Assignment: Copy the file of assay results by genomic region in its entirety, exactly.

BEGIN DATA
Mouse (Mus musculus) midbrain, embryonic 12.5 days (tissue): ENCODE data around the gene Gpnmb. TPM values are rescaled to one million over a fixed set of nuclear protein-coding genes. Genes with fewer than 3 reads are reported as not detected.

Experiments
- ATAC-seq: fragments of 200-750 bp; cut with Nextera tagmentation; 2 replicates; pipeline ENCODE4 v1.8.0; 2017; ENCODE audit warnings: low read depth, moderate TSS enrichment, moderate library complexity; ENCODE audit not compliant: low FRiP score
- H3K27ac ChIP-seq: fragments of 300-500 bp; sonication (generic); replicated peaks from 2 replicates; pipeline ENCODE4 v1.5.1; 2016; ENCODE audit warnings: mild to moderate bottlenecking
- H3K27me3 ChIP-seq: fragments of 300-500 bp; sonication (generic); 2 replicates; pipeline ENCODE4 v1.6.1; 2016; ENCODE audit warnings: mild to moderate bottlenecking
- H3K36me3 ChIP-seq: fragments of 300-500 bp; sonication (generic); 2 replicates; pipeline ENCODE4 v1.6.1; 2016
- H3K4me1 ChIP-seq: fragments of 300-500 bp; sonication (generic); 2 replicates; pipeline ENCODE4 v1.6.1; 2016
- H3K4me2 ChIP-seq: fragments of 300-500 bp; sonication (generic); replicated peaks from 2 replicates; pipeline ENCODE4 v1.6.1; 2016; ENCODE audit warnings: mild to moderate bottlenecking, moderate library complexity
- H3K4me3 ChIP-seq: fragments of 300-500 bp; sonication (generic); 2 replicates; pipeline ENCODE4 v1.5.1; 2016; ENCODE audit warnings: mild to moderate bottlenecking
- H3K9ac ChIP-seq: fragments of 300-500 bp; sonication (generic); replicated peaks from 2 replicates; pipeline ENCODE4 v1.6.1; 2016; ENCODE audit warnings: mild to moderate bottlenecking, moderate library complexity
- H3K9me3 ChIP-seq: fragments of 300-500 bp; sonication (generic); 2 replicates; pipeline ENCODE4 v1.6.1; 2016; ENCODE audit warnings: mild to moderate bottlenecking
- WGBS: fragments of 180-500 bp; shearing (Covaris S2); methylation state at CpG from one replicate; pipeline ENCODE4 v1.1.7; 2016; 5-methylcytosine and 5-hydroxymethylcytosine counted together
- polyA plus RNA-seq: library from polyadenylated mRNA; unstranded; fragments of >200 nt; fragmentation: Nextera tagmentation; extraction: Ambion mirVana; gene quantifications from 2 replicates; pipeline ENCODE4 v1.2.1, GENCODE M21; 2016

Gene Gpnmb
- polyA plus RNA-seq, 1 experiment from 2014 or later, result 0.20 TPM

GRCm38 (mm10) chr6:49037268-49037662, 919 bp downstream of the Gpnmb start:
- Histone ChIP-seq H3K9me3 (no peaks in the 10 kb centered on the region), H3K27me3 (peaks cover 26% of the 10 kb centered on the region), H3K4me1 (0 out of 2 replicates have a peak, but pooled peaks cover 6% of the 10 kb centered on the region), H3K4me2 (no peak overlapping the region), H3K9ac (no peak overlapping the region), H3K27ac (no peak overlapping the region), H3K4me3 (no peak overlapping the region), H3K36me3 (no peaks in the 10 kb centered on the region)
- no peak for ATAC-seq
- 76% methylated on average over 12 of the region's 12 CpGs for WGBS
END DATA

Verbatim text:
Mouse (Mus musculus) midbrain, embryonic 12.5 days (tissue): ENCODE data around the gene Gpnmb. TPM values are rescaled to one million over a fixed set of nuclear protein-coding genes. Genes with fewer than 3 reads are reported as not detected.

Experiments
- ATAC-seq: fragments of 200-750 bp; cut with Nextera tagmentation; 2 replicates; pipeline ENCODE4 v1.8.0; 2017; ENCODE audit warnings: low read depth, moderate TSS enrichment, moderate library complexity; ENCODE audit not compliant: low FRiP score
- H3K27ac ChIP-seq: fragments of 300-500 bp; sonication (generic); replicated peaks from 2 replicates; pipeline ENCODE4 v1.5.1; 2016; ENCODE audit warnings: mild to moderate bottlenecking
- H3K27me3 ChIP-seq: fragments of 300-500 bp; sonication (generic); 2 replicates; pipeline ENCODE4 v1.6.1; 2016; ENCODE audit warnings: mild to moderate bottlenecking
- H3K36me3 ChIP-seq: fragments of 300-500 bp; sonication (generic); 2 replicates; pipeline ENCODE4 v1.6.1; 2016
- H3K4me1 ChIP-seq: fragments of 300-500 bp; sonication (generic); 2 replicates; pipeline ENCODE4 v1.6.1; 2016
- H3K4me2 ChIP-seq: fragments of 300-500 bp; sonication (generic); replicated peaks from 2 replicates; pipeline ENCODE4 v1.6.1; 2016; ENCODE audit warnings: mild to moderate bottlenecking, moderate library complexity
- H3K4me3 ChIP-seq: fragments of 300-500 bp; sonication (generic); 2 replicates; pipeline ENCODE4 v1.5.1; 2016; ENCODE audit warnings: mild to moderate bottlenecking
- H3K9ac ChIP-seq: fragments of 300-500 bp; sonication (generic); replicated peaks from 2 replicates; pipeline ENCODE4 v1.6.1; 2016; ENCODE audit warnings: mild to moderate bottlenecking, moderate library complexity
- H3K9me3 ChIP-seq: fragments of 300-500 bp; sonication (generic); 2 replicates; pipeline ENCODE4 v1.6.1; 2016; ENCODE audit warnings: mild to moderate bottlenecking
- WGBS: fragments of 180-500 bp; shearing (Covaris S2); methylation state at CpG from one replicate; pipeline ENCODE4 v1.1.7; 2016; 5-methylcytosine and 5-hydroxymethylcytosine counted together
- polyA plus RNA-seq: library from polyadenylated mRNA; unstranded; fragments of >200 nt; fragmentation: Nextera tagmentation; extraction: Ambion mirVana; gene quantifications from 2 replicates; pipeline ENCODE4 v1.2.1, GENCODE M21; 2016

Gene Gpnmb
- polyA plus RNA-seq, 1 experiment from 2014 or later, result 0.20 TPM

GRCm38 (mm10) chr6:49037268-49037662, 919 bp downstream of the Gpnmb start:
- Histone ChIP-seq H3K9me3 (no peaks in the 10 kb centered on the region), H3K27me3 (peaks cover 26% of the 10 kb centered on the region), H3K4me1 (0 out of 2 replicates have a peak, but pooled peaks cover 6% of the 10 kb centered on the region), H3K4me2 (no peak overlapping the region), H3K9ac (no peak overlapping the region), H3K27ac (no peak overlapping the region), H3K4me3 (no peak overlapping the region), H3K36me3 (no peaks in the 10 kb centered on the region)
- no peak for ATAC-seq
- 76% methylated on average over 12 of the region's 12 CpGs for WGBS